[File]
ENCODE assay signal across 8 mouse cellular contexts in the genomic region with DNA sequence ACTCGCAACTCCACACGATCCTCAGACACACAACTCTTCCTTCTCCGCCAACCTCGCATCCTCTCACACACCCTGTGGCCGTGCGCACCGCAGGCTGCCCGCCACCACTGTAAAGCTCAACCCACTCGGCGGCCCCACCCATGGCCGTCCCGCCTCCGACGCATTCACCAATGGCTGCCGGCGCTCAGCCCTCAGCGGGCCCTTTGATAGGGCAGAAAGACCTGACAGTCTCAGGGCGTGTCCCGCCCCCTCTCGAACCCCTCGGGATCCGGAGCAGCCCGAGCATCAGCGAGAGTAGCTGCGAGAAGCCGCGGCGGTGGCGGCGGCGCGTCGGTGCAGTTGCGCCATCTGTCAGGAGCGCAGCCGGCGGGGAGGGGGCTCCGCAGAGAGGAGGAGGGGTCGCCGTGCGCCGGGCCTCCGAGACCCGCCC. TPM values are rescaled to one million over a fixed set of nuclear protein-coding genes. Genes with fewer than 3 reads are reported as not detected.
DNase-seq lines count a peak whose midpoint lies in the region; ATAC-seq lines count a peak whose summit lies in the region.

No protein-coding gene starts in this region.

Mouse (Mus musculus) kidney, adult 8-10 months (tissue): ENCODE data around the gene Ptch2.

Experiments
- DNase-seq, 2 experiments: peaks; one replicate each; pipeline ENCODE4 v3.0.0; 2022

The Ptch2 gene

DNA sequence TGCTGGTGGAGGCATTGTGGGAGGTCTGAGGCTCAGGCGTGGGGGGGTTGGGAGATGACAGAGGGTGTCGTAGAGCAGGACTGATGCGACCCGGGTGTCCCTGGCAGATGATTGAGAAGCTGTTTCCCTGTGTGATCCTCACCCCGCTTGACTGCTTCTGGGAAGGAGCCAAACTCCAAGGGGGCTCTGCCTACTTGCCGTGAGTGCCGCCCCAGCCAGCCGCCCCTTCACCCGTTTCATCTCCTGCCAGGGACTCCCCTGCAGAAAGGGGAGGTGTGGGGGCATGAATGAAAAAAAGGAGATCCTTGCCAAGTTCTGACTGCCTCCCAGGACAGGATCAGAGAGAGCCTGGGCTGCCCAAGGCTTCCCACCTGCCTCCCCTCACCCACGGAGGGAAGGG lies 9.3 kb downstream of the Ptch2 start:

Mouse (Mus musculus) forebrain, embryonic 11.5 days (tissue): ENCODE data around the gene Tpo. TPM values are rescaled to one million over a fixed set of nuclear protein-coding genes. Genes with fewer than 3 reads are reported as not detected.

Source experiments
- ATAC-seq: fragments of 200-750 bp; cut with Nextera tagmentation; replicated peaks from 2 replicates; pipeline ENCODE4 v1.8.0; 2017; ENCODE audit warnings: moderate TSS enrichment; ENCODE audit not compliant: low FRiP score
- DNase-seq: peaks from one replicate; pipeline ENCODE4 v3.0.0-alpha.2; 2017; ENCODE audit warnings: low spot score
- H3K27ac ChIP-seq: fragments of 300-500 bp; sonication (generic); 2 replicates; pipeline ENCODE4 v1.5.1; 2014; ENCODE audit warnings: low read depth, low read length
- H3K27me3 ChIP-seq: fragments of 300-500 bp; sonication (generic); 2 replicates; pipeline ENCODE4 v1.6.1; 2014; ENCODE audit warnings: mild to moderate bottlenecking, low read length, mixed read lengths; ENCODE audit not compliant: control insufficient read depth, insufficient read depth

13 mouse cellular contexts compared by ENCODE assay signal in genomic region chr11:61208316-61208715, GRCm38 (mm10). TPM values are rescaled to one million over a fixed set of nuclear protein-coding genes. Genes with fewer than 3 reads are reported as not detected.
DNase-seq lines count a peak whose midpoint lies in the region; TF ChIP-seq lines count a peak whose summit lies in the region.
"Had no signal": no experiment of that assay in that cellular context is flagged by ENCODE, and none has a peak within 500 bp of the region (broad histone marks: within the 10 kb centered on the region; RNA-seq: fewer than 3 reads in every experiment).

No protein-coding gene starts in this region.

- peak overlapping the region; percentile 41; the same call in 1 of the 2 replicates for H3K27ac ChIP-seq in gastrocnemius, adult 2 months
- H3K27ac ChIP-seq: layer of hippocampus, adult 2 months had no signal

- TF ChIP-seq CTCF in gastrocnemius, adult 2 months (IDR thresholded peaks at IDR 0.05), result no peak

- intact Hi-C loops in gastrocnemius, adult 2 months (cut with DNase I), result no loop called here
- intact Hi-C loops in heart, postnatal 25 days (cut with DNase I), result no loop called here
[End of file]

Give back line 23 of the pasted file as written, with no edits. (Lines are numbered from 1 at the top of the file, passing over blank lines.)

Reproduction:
- intact Hi-C loops in heart, postnatal 25 days (cut with DNase I), result no loop called here